In Idaho we had more bulls bugling than I’d ever witnessed in a general rifle season. We were back with Matt Craig of www.bouldercreekoutfitters.com. Though we called in some good bulls, we hoped for something bigger. Finally, in the closing minutes, a nice bull came out of the timber, and I connected on the longest shot of the season, 410 yards across a giant canyon. The Nosler .325 WSM topped with Trijicon’s 3×9 scope set in a Bog Pod tripod offered steady, accurate shooting results.
With our Idaho elk tag filled, it was time to chase some high country whitetails, near White Bird. We’d seen a giant buck, one we estimated to be pushing 170”. A rancher later found his sheds that winter…he scored 169”. Though we didn’t get the big buck, we got a nice buck, one that carried 142” of antler. I’ll be back next season for the big buck, one we dubbed “the Box Buck!”
Though we drew two blanks chasing mule deer in South Dakota and Montana, we did connect in Wyoming and Washington. The Wyoming hunt found us in the north-central part of the state in the middle of October, with a man we’d hunted with before, and will be back again, Jon Ball (www.jonsoutdoors.com). The weather was warm, meaning our best bet was catching bucks in shaded draws, moving from sage brush-studded canyons to feeding areas in the evening, or back into the draws in the morning. Finding a trio of bachelor bucks one evening, a lengthy stalk ensued, getting us within 100 yards of the biggest buck. When he emerged from the ravine, on the opposite hillside, the Nosler .260 found the mark and the gorgeous 4×5 was ours. I also took a dandy pronghorn on this hunt, as did ace editor of The Hunt, Dustin Anderson. We also arranged a hunt for five international representatives for Trijicon, and they all took their first pronghorns. This is an awesome place!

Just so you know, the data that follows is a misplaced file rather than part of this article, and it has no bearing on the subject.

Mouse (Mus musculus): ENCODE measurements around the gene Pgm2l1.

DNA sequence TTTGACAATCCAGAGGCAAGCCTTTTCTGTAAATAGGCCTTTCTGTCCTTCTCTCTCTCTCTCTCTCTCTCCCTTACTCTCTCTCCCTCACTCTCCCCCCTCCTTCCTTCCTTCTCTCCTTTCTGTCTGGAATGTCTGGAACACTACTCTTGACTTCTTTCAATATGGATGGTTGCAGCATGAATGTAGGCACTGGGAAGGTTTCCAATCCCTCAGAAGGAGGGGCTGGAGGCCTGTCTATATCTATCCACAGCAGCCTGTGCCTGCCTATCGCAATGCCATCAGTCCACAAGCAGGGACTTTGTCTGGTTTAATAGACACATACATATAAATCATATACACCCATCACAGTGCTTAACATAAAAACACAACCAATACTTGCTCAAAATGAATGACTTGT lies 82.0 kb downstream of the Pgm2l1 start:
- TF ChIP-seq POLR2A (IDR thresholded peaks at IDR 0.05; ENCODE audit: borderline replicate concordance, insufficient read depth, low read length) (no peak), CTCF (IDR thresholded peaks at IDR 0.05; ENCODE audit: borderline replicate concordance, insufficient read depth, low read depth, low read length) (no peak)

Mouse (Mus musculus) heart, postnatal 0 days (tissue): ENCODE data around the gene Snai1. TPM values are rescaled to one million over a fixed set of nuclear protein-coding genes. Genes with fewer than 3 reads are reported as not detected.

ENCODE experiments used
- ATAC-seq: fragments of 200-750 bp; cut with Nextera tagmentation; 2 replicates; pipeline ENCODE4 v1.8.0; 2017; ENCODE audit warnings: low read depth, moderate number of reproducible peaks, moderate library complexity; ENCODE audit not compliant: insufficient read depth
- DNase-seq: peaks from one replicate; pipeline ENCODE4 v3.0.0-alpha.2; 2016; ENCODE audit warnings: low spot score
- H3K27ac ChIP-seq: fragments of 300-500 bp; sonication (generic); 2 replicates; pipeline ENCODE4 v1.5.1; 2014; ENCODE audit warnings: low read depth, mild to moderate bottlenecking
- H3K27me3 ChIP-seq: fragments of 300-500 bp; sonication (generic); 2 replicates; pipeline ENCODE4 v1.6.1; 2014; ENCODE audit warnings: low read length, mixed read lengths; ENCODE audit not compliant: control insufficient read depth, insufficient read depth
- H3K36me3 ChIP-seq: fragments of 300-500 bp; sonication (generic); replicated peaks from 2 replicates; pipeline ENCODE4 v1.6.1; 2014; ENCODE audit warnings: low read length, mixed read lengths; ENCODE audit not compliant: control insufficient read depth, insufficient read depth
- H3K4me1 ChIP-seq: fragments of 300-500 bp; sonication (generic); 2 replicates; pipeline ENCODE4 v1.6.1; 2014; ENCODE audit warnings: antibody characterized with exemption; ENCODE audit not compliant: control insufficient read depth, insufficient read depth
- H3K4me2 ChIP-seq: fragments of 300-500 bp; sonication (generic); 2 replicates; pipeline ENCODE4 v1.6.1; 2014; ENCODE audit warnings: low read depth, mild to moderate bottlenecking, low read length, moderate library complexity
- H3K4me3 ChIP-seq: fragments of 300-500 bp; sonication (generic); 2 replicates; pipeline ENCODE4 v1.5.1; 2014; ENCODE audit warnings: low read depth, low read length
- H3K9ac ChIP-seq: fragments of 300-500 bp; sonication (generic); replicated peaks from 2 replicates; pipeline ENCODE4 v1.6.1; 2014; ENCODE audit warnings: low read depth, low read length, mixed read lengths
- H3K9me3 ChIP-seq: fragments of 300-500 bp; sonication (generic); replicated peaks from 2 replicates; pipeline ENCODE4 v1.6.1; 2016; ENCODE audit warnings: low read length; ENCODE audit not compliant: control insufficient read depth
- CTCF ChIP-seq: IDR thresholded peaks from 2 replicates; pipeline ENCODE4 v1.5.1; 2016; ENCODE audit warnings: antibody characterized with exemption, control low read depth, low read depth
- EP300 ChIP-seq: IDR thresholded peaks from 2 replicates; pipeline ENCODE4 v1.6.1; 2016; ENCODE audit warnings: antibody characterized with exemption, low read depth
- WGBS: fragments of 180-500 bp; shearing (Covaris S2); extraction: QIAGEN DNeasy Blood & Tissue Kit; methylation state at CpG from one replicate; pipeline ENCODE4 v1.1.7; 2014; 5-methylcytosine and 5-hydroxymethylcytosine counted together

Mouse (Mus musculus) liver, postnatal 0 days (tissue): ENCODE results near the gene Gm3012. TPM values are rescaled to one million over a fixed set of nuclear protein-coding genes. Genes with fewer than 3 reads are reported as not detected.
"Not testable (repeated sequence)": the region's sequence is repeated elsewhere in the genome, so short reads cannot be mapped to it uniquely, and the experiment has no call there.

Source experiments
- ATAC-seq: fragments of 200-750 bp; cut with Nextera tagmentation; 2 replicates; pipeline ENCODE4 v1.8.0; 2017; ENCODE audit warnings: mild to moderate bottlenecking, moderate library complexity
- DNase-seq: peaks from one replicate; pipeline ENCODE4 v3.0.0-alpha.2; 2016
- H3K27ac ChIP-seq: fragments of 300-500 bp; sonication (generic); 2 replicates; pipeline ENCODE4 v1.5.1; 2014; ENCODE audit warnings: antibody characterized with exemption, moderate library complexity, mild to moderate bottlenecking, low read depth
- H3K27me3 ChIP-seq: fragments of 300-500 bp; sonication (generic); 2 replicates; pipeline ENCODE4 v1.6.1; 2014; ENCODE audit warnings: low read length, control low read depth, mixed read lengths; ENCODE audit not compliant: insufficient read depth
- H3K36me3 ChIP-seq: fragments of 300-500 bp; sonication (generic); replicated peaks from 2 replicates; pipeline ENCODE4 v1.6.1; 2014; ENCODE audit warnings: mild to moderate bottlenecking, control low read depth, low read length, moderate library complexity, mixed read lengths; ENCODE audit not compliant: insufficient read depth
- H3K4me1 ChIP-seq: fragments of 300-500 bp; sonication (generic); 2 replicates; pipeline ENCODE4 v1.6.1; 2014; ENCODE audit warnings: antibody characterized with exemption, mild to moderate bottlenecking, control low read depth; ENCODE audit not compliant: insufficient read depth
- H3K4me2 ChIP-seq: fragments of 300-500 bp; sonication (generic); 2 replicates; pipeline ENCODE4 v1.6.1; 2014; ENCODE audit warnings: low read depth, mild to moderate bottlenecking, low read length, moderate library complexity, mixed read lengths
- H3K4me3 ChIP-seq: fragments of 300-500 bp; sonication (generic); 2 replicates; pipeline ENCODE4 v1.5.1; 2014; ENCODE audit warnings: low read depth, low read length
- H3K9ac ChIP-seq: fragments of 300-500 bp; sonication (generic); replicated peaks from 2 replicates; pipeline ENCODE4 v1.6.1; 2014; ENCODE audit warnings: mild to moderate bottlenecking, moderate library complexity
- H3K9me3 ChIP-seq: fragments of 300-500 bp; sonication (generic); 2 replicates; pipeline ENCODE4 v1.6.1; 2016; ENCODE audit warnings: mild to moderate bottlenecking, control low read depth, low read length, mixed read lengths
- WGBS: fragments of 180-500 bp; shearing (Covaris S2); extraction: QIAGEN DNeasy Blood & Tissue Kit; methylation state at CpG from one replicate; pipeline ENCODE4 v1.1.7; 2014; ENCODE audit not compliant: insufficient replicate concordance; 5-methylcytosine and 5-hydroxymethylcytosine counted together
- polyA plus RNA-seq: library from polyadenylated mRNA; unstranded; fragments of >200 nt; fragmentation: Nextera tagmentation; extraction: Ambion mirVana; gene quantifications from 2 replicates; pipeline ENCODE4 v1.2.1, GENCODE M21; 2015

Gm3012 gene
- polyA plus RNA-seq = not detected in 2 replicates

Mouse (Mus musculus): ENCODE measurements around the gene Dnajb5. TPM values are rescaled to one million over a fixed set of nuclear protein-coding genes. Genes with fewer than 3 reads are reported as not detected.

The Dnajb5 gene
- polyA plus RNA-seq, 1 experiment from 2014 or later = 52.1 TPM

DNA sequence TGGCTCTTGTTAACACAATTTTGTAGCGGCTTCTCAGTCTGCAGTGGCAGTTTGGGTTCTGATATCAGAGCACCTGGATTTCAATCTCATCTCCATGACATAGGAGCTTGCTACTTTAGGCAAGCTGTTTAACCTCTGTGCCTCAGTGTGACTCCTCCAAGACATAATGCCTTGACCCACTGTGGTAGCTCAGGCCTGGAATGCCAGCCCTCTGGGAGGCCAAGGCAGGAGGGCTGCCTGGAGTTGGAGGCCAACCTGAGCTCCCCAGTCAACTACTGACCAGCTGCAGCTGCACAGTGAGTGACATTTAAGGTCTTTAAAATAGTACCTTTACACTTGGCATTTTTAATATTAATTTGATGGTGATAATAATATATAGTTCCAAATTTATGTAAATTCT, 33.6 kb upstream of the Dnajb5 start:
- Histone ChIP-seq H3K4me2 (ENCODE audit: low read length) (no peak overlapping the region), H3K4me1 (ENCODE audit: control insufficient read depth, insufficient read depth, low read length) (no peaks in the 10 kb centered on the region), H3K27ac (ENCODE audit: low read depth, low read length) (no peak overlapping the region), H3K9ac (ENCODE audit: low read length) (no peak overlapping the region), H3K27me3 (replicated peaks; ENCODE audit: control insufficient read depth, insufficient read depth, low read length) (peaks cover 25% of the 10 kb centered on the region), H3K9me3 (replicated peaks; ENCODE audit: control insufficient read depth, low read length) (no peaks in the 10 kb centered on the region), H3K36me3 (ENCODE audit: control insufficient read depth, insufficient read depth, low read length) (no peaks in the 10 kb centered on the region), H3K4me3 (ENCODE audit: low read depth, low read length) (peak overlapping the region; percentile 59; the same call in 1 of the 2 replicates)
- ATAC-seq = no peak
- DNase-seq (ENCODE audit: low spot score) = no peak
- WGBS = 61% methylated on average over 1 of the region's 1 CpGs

Thanksgiving found us in north-central Washington, bowhunting mule deer near Omak, with Jerrod Gibbons (www.okanoganvalleyguideservice.com) . The migration was on…and so was the rut. Spot-and-stalk and sitting in blinds was the routine, and never have I seen so many muleys, up close. I spent the better part of the day stalking a monster buck, which my buddy, Jerrod, later arrowed after all his clients had tagged out. That buck was just shy of 190”. I settled for a heavy 3×4 on a great hunt. I can’t wait to go back to this place next year, but this time I hope to have the family along.
The highlight of the season was Kazden taking his first deer, ever, a Columbia blacktail in our home state of Oregon. We hunted the famed Big K Guest Ranch, a place the family has grown to love (http://www.bigkoutfitters.com/). We saw several bucks, and Kazden made a great stalk on a nice forked-horn. The buck was bedded, and we were able to use the broken terrain and cover to get within 35 yards. It took an eternity for the buck to stand, which we eventually made happen with grunts from our Point Blank Calls, Pile Driver. Kaz’ was ready and made a perfect, double-lung shot. He helped gut, skin, butcher and package that buck and the family gobbled it up in short order. “Dad, that was the best eating deer we’ve ever had, right?” Kaz’ asked, every time we had it for dinner…No question, yes it was!
With so many writing projects and upcoming speaking engagements, we didn’t get to spend the time fishing that we’d hoped. But we did have a few great winter steelheading days in WA and OR, as well as some nice fall trout fishing days and some good days on the Columbia River with our friends from G.Loomis and Shimano.
We’re excited about the 2012 season, and are already making plans in to the 2014 season. As for the hunting action, watch for it on Trijicon’s The Hunt, premiering on the Sportsman Channel, in July.